Travis Nichols’ hard-to-describe second novel, The More You Ignore Me (Coffee House Press; 211 pages), takes the form of a single, rambling blog comment—a decade-spanning, bitterly confessional manifesto written in response to a recipe posted on the fictitious BrendaCookingFun.com. Its author, the narrator—who goes unnamed except for two screen names: Linksys181 and Linksys157—resorts to commenting on a cooking website only because he’s been banned from doing the same on Charlico.com, a website dedicated to a wedding the narrator is deeply consumed with preventing. The reason for this obsession, and the nature of Linksys181’s relationship to Charli Vistons, the female half of the soon-to-be-wed couple Charlico, are only two of the mysterious and engrossing narrative threads winding and unraveling through this strange and digressive Internet thriller.
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This is not, however, a novel solely “about” the Internet and the pathology of its various trolls and anonymous do-gooders. While it mimics the structure of the blog comment, and occasionally spouts half-baked literary theory about this new medium (“Before comments, we all thought only in these paltry terms: ‘words = writer/reality’…The true commenter alone advocates on behalf of reality unbeholden”), Nichols’ book employs more familiar literary forms in the course of its narrator’s Kinbotian tirade as well. At these points, the novel refreshingly shifts focus to Linksys181’s past, to his memory and personal moments of “real life” trauma. Linksys181, proud of his narrative gifts, sporadically presents the past in the form of a screenplay, before settling self-consciously on the form of a novel, with chapter headings breaking up scenes and reflections. There is no marking delineating when or if this experiment in novelization ends. Instead, there’s the vague sense the narrator has forgotten to signal that.
That kind of forgetfulness is, after all, characteristic of Nichols’ troubled, digressive narrator, whose choice of language and syntax sits jarringly apart from the expected grammatical banality of the blogosphere. This contrast comes through particularly when the erudition of the narrator becomes the object of his description: “I, a humble man of limited means…put my modest writerly talents to use in service of gnosis.” And while the narrator’s elevated tone and self-righteousness can occasionally border on the abrasive, when taken in the context of the whole book—a narrative relayed by a social outcast whose inability to converse “normally” is at least partially responsible for his otherness—the readers’ initial aversion to his over-literary bombast turns into sympathy.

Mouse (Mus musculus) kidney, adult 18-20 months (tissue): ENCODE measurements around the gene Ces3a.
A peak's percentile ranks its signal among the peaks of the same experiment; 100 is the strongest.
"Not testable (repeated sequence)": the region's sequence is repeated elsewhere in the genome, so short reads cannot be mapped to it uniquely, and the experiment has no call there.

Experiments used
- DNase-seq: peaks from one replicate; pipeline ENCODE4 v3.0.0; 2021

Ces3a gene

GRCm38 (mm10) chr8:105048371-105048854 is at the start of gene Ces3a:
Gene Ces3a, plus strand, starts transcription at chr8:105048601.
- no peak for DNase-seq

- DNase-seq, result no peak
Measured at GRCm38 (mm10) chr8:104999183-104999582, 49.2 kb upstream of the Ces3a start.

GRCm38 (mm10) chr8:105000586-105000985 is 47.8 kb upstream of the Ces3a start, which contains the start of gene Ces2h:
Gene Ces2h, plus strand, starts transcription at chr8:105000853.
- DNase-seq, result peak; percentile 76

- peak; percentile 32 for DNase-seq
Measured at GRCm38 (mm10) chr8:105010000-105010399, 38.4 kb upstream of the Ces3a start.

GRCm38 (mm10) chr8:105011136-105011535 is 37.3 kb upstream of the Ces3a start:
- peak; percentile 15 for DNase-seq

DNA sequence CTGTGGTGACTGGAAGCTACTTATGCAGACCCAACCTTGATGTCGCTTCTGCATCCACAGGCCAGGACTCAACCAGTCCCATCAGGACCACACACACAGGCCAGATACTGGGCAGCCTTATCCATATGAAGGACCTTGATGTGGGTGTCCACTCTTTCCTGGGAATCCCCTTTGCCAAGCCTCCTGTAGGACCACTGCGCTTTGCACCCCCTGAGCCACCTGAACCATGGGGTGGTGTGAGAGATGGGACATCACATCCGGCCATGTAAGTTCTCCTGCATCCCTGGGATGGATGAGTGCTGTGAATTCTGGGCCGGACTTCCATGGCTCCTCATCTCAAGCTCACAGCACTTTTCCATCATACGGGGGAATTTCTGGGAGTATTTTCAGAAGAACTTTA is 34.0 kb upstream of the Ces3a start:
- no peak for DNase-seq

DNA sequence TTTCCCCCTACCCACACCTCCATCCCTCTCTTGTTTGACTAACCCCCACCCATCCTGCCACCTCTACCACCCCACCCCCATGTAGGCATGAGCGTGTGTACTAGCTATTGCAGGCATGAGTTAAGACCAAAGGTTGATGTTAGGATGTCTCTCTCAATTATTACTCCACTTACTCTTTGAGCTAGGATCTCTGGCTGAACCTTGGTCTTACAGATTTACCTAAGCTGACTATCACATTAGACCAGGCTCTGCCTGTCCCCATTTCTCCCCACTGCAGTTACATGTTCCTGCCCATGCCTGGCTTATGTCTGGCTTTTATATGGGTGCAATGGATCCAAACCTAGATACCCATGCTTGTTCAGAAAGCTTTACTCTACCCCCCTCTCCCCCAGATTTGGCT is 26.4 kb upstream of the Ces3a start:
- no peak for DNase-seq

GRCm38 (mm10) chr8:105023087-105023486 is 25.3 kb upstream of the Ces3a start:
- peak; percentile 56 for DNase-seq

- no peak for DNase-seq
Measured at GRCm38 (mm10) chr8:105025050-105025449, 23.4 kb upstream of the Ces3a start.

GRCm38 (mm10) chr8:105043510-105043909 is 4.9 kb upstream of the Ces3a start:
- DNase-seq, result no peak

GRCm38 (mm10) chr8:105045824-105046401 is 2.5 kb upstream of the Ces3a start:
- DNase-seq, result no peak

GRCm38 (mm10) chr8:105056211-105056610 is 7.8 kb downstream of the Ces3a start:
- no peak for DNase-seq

Nichols’ prose especially shines when relating the narrator’s ambitious project: “In a flurry of clicks and scrolls I delved further into the life of Charli Vistons.” This project at first resembles a twenty-first century Moral Re-armament campaign, but eventually, and tellingly, morphs into a quest for personal coherence and resolution. Charli Vistons, the potential bride whom Linksys181 takes it upon himself to protect through cyberspace, is revealed to resemble powerfully a figure from the narrator’s past, referred to throughout as “MFL” (My First Love). The story of MFL is that of a love triangle within which Linksys181 is neither point A, B, nor C, but instead an obsessive and stalkerish “X.” How the narrator eventually barges into the love triangle and the tragic consequences of this action become the central conflict of Linksys181’s diatribe, around which the motives and meaning of his obsessive Internet presence revolves.
The title of Nichol’s novel recalls the chorus to a song by the great cultural ego Morrissey, who sang “The more you ignore me / the closer I get / you’re wasting your time.” While the narrator seems to be trying desperately to mimic that inexorable movement forward, at the same time he’s slipping quickly away. The strongest tension in the novel comes from how it evokes the tortured sensation of simultaneously being ignored and being misunderstood. Linksys181 may only have found his voice in the digital realm, and his language and tactics may be disdainful, but the ultimate roots of his discontent is something altogether understandable: a desire and passion for meaningful human connection.